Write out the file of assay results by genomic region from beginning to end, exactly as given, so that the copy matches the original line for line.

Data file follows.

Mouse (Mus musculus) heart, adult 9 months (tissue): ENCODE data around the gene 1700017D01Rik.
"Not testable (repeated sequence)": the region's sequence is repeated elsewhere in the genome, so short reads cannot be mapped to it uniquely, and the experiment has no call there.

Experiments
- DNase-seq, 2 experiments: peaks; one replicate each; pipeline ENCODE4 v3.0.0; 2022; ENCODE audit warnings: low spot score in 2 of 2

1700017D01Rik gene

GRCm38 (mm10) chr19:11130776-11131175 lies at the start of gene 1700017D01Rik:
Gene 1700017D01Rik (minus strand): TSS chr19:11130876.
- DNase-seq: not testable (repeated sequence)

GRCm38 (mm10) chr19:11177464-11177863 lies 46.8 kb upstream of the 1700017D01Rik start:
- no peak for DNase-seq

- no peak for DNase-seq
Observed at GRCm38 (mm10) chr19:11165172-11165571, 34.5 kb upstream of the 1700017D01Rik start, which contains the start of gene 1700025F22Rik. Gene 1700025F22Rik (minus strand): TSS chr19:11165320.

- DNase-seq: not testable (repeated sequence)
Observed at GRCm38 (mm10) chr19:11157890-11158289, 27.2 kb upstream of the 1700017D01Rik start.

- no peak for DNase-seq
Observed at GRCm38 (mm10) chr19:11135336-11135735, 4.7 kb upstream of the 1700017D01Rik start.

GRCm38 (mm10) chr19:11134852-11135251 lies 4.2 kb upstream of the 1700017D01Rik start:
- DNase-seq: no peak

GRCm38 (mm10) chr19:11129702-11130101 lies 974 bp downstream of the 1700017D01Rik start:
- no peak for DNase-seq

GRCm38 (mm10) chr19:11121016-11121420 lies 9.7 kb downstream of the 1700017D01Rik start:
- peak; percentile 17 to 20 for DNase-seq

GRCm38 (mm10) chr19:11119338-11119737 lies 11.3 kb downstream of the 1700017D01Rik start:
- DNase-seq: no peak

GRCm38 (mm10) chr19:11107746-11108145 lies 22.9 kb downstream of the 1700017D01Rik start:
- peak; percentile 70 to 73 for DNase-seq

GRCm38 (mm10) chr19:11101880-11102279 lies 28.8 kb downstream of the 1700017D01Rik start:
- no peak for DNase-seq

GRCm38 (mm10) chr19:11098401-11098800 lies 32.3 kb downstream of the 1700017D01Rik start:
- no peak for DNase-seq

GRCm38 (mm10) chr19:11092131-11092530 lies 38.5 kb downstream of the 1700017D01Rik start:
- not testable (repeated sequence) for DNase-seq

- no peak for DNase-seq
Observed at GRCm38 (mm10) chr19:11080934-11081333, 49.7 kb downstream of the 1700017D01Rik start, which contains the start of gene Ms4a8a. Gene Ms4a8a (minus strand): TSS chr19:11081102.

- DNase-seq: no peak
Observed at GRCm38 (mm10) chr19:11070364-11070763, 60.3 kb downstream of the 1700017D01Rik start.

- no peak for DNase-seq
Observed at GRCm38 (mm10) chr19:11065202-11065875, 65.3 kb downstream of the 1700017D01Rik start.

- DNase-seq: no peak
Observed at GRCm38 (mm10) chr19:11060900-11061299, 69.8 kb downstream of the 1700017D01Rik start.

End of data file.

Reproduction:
Mouse (Mus musculus) heart, adult 9 months (tissue): ENCODE data around the gene 1700017D01Rik.
"Not testable (repeated sequence)": the region's sequence is repeated elsewhere in the genome, so short reads cannot be mapped to it uniquely, and the experiment has no call there.

Experiments
- DNase-seq, 2 experiments: peaks; one replicate each; pipeline ENCODE4 v3.0.0; 2022; ENCODE audit warnings: low spot score in 2 of 2

1700017D01Rik gene

GRCm38 (mm10) chr19:11130776-11131175 lies at the start of gene 1700017D01Rik:
Gene 1700017D01Rik (minus strand): TSS chr19:11130876.
- DNase-seq: not testable (repeated sequence)

GRCm38 (mm10) chr19:11177464-11177863 lies 46.8 kb upstream of the 1700017D01Rik start:
- no peak for DNase-seq

- no peak for DNase-seq
Observed at GRCm38 (mm10) chr19:11165172-11165571, 34.5 kb upstream of the 1700017D01Rik start, which contains the start of gene 1700025F22Rik. Gene 1700025F22Rik (minus strand): TSS chr19:11165320.

- DNase-seq: not testable (repeated sequence)
Observed at GRCm38 (mm10) chr19:11157890-11158289, 27.2 kb upstream of the 1700017D01Rik start.

- no peak for DNase-seq
Observed at GRCm38 (mm10) chr19:11135336-11135735, 4.7 kb upstream of the 1700017D01Rik start.

GRCm38 (mm10) chr19:11134852-11135251 lies 4.2 kb upstream of the 1700017D01Rik start:
- DNase-seq: no peak

GRCm38 (mm10) chr19:11129702-11130101 lies 974 bp downstream of the 1700017D01Rik start:
- no peak for DNase-seq

GRCm38 (mm10) chr19:11121016-11121420 lies 9.7 kb downstream of the 1700017D01Rik start:
- peak; percentile 17 to 20 for DNase-seq

GRCm38 (mm10) chr19:11119338-11119737 lies 11.3 kb downstream of the 1700017D01Rik start:
- DNase-seq: no peak

GRCm38 (mm10) chr19:11107746-11108145 lies 22.9 kb downstream of the 1700017D01Rik start:
- peak; percentile 70 to 73 for DNase-seq

GRCm38 (mm10) chr19:11101880-11102279 lies 28.8 kb downstream of the 1700017D01Rik start:
- no peak for DNase-seq

GRCm38 (mm10) chr19:11098401-11098800 lies 32.3 kb downstream of the 1700017D01Rik start:
- no peak for DNase-seq

GRCm38 (mm10) chr19:11092131-11092530 lies 38.5 kb downstream of the 1700017D01Rik start:
- not testable (repeated sequence) for DNase-seq

- no peak for DNase-seq
Observed at GRCm38 (mm10) chr19:11080934-11081333, 49.7 kb downstream of the 1700017D01Rik start, which contains the start of gene Ms4a8a. Gene Ms4a8a (minus strand): TSS chr19:11081102.

- DNase-seq: no peak
Observed at GRCm38 (mm10) chr19:11070364-11070763, 60.3 kb downstream of the 1700017D01Rik start.

- no peak for DNase-seq
Observed at GRCm38 (mm10) chr19:11065202-11065875, 65.3 kb downstream of the 1700017D01Rik start.

- DNase-seq: no peak
Observed at GRCm38 (mm10) chr19:11060900-11061299, 69.8 kb downstream of the 1700017D01Rik start.